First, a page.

Important Employment Law Updates for 2019

We know it’s a pain, but the law is ever changing. Read on to discover important employment law updates for this year.  By reading this article and implementing any necessary changes, you’re well on your way to a compliant 2019!

Hiring Employees

Minimum Wage

Perhaps the most important update is the minimum wage increase, which affects both hourly and salaried employees and differs at the federal, state, and local levels.  Sounds scary, but don’t worry, we’ve dedicated an entire article to this topic.

Below are more specific, legal updates regarding hiring employees that you should be aware of.

Equal Pay and Salary History

Because California expanded its equal pay law, it is now unlawful for an employer to pay employees engaged in “substantially similar” work different amounts based on the employee’s gender, race, or ethnicity.  Also, employers cannot suppress wage discussions amongst employees.  Lastly, the law requires employers to maintain records of employee wages and job classifications for at least three years.

Moreover, a new bill prohibits prospective employers from asking about potential employees salary history (as discussed above). This is so that employers can’t use questions about salary history during the hiring process to justify salary discrepancies between men and women upon hiring.

We have dedicated more detail to this topic at the end of this resource article.

“Ban the Box”

The state of California is taking the cue from cities like Los Angeles and New York City to implement “ban-the-box.” This is an international campaign by civil rights groups and advocates for ex-offenders, aimed at persuading employers to remove from their hiring applications the checkbox that asks if applicants have a criminal record. Effective January 1, 2018, this new regulation, also referred to as the “Fair Chance Initiative,” imposes strict requirements on how and when employers can obtain criminal history information.  More on this here.

New York
Salary History

Echoing the California statute mentioned above, New York also prohibits employers from asking job candidates about their salary history in an effort to reduce wage discrimination between men and women.  Again, you can read more about this here.

“Ban the box”

New York City also implemented the ban on inquiries into former criminal history disclosure (a.k.a. “ban the box”) before California and more on this movement can be found here.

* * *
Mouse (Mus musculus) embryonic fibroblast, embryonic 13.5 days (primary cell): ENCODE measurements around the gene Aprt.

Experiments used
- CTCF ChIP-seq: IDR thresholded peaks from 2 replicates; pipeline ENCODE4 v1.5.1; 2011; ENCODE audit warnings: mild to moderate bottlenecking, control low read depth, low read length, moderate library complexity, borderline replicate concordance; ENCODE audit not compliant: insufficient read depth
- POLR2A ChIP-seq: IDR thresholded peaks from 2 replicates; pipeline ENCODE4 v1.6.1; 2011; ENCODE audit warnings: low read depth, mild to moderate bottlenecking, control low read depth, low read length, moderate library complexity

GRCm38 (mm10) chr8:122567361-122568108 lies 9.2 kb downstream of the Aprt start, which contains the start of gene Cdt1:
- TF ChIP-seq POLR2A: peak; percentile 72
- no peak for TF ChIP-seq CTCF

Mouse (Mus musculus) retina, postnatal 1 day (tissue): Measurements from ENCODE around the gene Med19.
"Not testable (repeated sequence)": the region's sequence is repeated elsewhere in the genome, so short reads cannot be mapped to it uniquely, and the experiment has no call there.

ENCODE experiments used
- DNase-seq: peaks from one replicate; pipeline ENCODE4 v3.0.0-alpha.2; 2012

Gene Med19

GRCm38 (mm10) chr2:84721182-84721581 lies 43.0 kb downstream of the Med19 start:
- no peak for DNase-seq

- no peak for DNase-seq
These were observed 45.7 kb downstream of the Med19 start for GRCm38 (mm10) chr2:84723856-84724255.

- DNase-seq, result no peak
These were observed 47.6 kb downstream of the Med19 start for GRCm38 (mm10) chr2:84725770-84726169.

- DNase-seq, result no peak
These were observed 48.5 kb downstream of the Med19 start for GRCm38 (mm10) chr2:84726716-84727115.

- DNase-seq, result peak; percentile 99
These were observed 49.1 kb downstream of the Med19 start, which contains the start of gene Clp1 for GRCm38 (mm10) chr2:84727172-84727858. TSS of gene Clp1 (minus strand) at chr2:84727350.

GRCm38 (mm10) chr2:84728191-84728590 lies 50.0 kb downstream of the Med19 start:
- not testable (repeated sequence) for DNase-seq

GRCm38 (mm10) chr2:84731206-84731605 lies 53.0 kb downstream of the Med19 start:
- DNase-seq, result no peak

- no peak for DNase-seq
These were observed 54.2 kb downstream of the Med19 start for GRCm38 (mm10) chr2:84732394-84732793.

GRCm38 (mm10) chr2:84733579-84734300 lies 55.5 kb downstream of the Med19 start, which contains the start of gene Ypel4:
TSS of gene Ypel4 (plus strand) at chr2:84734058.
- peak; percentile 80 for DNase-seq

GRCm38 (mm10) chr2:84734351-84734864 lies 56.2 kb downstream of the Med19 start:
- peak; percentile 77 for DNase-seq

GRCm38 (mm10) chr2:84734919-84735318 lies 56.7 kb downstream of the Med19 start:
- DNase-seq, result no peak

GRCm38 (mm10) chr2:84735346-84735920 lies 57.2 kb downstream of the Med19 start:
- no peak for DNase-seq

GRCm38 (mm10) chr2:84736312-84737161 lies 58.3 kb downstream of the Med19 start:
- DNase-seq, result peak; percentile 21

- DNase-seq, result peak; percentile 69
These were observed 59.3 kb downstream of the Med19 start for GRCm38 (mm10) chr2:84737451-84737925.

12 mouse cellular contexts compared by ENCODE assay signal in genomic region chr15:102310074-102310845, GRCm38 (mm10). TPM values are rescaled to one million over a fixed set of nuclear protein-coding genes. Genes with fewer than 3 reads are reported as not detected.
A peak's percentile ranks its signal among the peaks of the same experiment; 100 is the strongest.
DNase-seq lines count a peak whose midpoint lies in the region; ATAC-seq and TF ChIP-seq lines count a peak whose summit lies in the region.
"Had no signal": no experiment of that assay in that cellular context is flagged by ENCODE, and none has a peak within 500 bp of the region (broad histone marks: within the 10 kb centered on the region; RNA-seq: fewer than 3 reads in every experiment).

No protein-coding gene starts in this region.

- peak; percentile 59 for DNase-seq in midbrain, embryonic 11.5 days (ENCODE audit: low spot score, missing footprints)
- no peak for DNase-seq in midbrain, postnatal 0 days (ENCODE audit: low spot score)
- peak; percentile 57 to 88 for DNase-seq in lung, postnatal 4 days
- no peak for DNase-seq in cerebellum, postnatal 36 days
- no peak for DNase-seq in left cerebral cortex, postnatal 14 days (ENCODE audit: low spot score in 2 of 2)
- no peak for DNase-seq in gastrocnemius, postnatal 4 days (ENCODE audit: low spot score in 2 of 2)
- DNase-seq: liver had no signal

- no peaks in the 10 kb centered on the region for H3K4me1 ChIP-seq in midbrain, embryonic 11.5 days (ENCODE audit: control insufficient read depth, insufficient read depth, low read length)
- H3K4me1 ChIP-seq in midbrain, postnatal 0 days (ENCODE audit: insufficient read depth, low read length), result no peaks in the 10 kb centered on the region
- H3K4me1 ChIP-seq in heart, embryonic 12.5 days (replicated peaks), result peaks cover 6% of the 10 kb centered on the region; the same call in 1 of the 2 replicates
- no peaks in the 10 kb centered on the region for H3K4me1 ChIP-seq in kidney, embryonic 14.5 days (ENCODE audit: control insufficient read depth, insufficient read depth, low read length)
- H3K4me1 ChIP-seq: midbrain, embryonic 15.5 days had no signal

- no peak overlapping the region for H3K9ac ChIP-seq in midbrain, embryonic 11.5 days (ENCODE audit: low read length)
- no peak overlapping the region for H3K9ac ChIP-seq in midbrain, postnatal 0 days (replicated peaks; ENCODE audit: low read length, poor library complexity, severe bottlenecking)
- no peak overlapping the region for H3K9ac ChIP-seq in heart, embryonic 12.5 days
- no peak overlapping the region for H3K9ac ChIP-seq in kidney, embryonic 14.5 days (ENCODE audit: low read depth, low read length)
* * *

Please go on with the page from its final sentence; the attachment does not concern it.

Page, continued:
Running Your Business

Paid Family Leave

Family leave in California is… shall we say…  confusing.  Whether you are an employer or an employee, there are several nuances, rules, and paperwork requirements to keep track of when any sort of family leave is needed.  But fear not because we are here to help!  It is imperative to read our article thoroughly because “family leave” encompass maternity “disability” leave, familial “bonding” time with a new child, and time off to handle a serious medical condition.

Sexual Harassment Training & Transgender Rights

Employers with 50 or more employees must provide sexual harassment training for every employee with “supervisory authority.” This 2-hour training must occur every 2 years and must include information and practical guidance regarding federal and state sexual harassment laws, including harassment prevention and correction, and remedies available to victims.

Additionally, the bill requires each employer to post a notice developed by the Department of Fair Employment and Housing regarding transgender rights in a prominent and accessible location in the workplace.

Immigration worksite enforcement

As a sanctuary state, California has implemented new regulations to protect its workforce. This new law, which is effective January 1, 2018, requires employers to verify that immigration officials have a judicial warrant or subpoena prior to entering the workplace and for employers to provide notice to employees if there has been a request to review the employer’s immigration documents, such as Form I-9s.

One of the key parts of this new bill is that employers cannot provide voluntary consent to an immigration enforcement agent to “access, review, or obtain the employer’s employee records without a subpoena or judicial warrant.”

New York
Protected Time Off: Family Leave

Starting January 1, 2018, the New York State Paid Family Leave Program will provide New Yorkers job-protected, paid leave of 8 weeks to bond with a new child, care for a loved one with a serious health condition, or to help relieve family pressures when someone is called to active military service. More information on this here.

We know, there’s a lot of law here.  But try not to worry — it really all boils down to implementing a few best practices.  We are always here to help draft and/or update your employee handbook to ensure compliance. We also recommend getting an updated set of required employment notices each year.  Until the next round of legal updates!

Revised by: Zachary Avina – 10/23/18

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